Rating: (3 stars)
Thanks to the death threats that greeted the 2006 publication of Roberto Saviano’s first book, “Gomorrah,” a novelistic but deeply reported exposé of the organized-crime underworld of Naples — made into an excellent 2008 film and subsequent TV series — the Italian writer now must live under constant armed guard. His 2016 book “The Piranhas,” a more traditional novel (though one still inspired by true crime) about Neapolitan mobsters who are not yet out of their teens, has not changed any of that.
Watch the new movie based on Saviano’s book, and you’ll understand why.
Centering on Nicola, the charismatic 15-year-old leader of an adolescent gang, and his meteoric rise in the Mafia-like ranks of the Camorra crime syndicate, “Piranhas” is no documentary, but it plays out with a deadpan style that is deeply unsettling.
Nicola, played by boy-band-handsome newcomer Francesco Di Napoli, is no thug, but an amoral charmer. Loosely based on the late Emanuele Sibillo, a teenage mobster who was killed in 2015, Nicola and his pimply faced pals quickly ingratiate themselves with the criminal establishment of Naples by selling drugs on the street before taking advantage of a power vacuum. When several older Mafiosi are arrested during a wedding, Nicola and his crew step into the resulting void, shooting up whatever rivals remain, if they have to, and boasting about their exploits on social media.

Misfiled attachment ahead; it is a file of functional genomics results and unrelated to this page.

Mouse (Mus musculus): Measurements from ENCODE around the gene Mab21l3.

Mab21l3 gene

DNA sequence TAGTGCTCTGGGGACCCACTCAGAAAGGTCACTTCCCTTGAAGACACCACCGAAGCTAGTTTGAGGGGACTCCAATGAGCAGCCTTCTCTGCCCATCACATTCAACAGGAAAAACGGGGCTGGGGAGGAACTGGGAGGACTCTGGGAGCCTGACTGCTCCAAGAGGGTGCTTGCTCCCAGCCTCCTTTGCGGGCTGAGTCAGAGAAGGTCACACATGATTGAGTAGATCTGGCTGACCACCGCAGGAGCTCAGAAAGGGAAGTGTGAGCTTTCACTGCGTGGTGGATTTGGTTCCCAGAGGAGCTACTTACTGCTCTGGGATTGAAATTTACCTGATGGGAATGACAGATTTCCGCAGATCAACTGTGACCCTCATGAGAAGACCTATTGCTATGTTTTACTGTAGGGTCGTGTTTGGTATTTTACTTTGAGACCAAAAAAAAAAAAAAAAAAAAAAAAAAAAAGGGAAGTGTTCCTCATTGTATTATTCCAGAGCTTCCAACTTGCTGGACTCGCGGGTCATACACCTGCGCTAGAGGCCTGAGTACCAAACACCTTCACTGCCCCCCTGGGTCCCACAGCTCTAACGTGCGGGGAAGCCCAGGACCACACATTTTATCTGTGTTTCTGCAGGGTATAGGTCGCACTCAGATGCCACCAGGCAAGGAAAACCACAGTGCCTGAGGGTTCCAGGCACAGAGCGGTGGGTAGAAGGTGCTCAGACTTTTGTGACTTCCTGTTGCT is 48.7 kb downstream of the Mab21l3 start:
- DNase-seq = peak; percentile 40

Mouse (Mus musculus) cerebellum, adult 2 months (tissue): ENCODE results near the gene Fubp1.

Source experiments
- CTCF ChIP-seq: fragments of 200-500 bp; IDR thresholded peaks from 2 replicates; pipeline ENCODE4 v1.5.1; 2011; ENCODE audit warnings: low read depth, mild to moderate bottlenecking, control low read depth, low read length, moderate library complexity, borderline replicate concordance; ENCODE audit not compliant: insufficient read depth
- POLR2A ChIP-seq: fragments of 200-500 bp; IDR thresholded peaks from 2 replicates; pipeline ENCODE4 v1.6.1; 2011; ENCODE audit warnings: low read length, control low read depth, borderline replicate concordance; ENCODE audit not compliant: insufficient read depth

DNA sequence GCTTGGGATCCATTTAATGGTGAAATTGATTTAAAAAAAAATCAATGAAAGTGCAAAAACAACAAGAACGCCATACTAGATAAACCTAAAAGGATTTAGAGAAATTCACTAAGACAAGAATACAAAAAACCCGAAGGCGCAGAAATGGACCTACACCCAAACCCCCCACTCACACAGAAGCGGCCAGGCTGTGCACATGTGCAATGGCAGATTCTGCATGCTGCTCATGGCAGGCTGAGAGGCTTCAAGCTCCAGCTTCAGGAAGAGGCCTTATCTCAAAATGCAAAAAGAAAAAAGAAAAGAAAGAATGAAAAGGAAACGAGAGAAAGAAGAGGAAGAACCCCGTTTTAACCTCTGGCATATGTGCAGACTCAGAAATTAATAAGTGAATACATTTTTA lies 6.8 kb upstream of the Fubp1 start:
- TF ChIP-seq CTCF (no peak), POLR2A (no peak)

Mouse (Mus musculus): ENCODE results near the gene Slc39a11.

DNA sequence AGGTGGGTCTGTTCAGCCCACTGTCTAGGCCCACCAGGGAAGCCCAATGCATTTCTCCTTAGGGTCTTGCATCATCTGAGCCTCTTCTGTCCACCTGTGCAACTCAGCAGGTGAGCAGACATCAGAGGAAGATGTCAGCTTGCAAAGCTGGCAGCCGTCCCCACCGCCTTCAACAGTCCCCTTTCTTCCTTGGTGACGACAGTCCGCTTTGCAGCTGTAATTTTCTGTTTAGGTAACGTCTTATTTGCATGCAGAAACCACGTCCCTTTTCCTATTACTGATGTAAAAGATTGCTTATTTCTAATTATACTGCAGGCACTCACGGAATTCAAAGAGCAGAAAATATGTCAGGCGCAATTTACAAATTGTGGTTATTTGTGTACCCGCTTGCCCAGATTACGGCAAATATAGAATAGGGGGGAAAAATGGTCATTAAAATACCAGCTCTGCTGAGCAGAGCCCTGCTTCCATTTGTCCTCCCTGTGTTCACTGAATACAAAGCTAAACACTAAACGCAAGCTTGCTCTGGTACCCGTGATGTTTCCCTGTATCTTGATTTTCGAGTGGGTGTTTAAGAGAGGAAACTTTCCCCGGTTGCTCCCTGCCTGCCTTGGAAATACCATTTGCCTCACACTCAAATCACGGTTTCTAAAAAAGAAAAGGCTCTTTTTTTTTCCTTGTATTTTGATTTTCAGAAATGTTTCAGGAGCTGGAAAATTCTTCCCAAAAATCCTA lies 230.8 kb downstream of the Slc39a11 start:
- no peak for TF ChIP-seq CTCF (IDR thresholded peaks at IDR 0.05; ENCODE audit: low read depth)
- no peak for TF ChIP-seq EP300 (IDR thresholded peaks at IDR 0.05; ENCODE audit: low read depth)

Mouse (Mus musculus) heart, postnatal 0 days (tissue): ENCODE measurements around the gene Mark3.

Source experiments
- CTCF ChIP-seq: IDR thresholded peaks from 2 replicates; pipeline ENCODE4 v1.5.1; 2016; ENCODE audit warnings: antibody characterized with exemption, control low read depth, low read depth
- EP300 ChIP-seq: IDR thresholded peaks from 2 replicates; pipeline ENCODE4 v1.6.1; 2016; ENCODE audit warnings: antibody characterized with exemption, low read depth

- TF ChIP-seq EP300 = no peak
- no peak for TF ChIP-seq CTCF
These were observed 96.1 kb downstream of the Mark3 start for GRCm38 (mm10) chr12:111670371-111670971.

They are kings of the world, for a minute, until it comes crashing down.
Director Claudio Giovannesi, working from a screenplay co-written with Saviano and Maurizio Braucci (a writer on the film “Gomorrah”), elicits powerfully believable and naturalistic performances from his young cast of mostly nonactors, telling a story that is brisk and unfussy, yet polished. It glamorizes nothing and will almost certainly irritate the people who have inspired its rogue’s gallery of opportunistic young strivers.
Nicola may be beautiful to look at, but his portrait in “Piranhas,” along with the ugly, violent world he inhabits — a real, if lightly fictionalized one — is profoundly unflattering.
Unrated. At Landmark’s E Street Cinema. Contains obscenity, violence, drugs and nudity and sexuality. In Italian with subtitles. 105 minutes.